50 would know, too. After selling millions of records, he quit the music game when he found hip-hop had moved on from his work. Similarly, he divested his acting commitments in spite of his passion and skill for it; he’d once lost 50 pounds for a role… in a movie that went direct to DVD. 

The market gave him the feedback he needed, so 50 took his insights and network, and made a show called Power, which was a major hit and launched his career in the film and TV business. Not as a recording artist or an actor, but as an executive. (50 still makes music and acts, just a lot less than before.)

It takes great courage and maturity to quit. Sometimes, that’s the best move. It’ll enable you to try something new, which perhaps suits your passions, skills, and temperament better.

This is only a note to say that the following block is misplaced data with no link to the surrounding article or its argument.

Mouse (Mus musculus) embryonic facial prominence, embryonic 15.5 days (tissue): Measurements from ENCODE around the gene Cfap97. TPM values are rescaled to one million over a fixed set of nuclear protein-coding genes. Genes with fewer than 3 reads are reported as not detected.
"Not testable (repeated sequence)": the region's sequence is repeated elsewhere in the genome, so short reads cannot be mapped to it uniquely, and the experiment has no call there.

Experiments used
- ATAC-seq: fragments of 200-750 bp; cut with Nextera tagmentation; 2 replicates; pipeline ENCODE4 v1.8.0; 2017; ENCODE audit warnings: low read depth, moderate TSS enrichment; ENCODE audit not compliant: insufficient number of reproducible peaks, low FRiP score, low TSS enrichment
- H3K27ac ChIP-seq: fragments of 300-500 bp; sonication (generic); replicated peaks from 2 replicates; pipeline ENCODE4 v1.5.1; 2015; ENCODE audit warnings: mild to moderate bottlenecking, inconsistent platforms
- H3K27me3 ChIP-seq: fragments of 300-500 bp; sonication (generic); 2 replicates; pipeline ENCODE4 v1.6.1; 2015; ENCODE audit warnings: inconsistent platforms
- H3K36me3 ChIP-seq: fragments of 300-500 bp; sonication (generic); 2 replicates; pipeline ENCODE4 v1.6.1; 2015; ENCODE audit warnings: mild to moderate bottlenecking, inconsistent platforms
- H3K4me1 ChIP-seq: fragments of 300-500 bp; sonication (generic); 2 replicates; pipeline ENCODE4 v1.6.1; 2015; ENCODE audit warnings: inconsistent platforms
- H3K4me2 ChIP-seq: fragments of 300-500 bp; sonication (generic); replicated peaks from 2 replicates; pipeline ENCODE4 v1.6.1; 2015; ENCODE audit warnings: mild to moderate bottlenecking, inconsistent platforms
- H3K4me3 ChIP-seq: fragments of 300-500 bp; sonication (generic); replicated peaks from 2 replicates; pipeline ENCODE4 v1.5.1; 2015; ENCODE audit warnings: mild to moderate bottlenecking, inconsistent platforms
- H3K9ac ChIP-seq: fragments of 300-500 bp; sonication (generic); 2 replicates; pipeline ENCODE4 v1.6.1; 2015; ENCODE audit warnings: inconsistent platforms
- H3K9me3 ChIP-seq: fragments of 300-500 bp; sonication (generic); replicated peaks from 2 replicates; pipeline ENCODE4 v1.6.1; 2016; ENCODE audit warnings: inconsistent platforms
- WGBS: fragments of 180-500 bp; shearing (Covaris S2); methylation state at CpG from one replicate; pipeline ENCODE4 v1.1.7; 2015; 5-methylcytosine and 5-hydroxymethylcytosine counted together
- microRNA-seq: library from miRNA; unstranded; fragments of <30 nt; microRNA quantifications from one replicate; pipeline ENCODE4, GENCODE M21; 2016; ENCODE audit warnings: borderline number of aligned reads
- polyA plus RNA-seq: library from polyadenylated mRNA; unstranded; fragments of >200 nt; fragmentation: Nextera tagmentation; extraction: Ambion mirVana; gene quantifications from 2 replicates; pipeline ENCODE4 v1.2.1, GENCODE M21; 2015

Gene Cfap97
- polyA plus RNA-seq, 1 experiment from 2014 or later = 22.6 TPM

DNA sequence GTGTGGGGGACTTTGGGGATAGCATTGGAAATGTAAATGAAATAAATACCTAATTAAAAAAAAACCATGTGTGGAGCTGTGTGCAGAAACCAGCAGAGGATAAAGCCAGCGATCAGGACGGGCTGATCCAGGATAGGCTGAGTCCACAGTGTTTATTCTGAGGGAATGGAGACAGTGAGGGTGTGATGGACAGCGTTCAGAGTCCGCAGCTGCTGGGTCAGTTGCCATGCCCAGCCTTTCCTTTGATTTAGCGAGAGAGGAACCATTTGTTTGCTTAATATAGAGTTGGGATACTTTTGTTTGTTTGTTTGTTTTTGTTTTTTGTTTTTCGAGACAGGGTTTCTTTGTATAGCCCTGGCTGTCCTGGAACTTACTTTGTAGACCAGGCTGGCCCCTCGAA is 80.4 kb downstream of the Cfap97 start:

However, it’s also worth noting that 50 didn’t actually give up music or acting entirely. He just found another way to make it happen. He still acts in his own productions, portraying the role of Kanan in Power, and bundles in the music for it (see The Kanan Tape). 

There is no quitting; persevering means surviving and self-care first

There’s no shortage of examples of people who took decades before they were able to fully emerge into their artistic career, or got the break they needed. Angela Álvarez wrote songs in secret, and won her first Grammy at 95. Beeple worked a day job as a graphic designer. Here’s a listicle of others—including Toni Morrison, Morgan Freeman, Ang Lee, Junot Díaz, and Vincent van Gogh.

I recently came across James Harris’s description of William Blake: